As well as the subject of learning technology itself, there’s the topics that the technology helped people to learn. In my 25-year career I’ve worked on projects helping people learn a huge range of complex topics, from Herodotus to Hamiltonians, from Foucault and Bourdieu to feature selection and bias in neural networks, from teaching primary kids through the medium of Welsh to taxonomy and field biology, from art history to artificial intelligence.
My work has also been closely concerned with learning and development, which has given me experience and insight into how people learn in ways that support their workplace and wider goals.
As well as my academic work, I have a practical, delivery-oriented background. Early in my work life, I worked in computer and electronics retail, and have maintained a close interest in customer service and innovative technology ever since. My particular role at the Open University was often focused on leading and delivering strategic change and development projects, and I have worked with many commercial and public sector organisations.
Tutxoring is not the same as teaching, but I do have a strong teaching background. I have 25 years’ experience as a teacher at an advanced level in the following subjects:
- statistics and data science
- chemistry, biochemistry, preclinical medicine
- 3D modelling
- programming, database design, informatics
- intellectual property, data protection and GDPR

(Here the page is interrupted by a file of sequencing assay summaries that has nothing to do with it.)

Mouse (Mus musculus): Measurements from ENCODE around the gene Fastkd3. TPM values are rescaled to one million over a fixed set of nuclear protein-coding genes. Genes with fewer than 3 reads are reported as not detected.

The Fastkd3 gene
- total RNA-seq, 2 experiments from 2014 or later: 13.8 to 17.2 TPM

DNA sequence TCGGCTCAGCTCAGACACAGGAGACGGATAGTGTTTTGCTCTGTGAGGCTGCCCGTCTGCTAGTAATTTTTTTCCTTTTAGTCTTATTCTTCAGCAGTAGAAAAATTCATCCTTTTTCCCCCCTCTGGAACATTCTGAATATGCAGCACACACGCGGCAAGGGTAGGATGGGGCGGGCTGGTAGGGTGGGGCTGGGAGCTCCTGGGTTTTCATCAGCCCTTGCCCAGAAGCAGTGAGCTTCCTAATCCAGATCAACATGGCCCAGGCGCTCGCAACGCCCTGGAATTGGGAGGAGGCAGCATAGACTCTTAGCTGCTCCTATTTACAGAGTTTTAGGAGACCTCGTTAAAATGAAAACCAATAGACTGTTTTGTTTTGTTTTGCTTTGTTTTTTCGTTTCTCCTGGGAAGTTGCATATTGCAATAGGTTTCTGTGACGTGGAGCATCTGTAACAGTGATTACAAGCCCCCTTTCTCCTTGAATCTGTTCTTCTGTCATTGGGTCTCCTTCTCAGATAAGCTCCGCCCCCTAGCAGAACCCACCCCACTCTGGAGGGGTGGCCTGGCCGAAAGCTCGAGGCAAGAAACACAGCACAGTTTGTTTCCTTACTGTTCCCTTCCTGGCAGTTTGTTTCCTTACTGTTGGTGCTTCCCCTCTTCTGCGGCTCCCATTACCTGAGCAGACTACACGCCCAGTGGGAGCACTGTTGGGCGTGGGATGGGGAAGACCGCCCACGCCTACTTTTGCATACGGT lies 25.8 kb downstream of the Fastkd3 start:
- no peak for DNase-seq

- social media for professional purposes
- educational and learning theories, including online learning
- research design, research skills, and advanced qualitative and quantitative research methods.
If explicit teaching is more appropriate to your context, I do offer training in these areas. Tutxoring is designed for the situations where nobody can offer you training.
If you want a harsh taskmaster who will bully you into doing your best, I’m probably the wrong choice. I’m not tough. If you want someone who’ll never be critical and will tell you you’ve done brilliantly even if you haven’t, again, you probably want someone else. I’m not effusive.
But if you want someone who’ll help you to be the best you can be, balancing support and encouragement with constructive criticism and incisive questioning, get in touch.
The next step on your tutxoring journey is to get in touch for an initial discussion about what you want to learn and how I can help.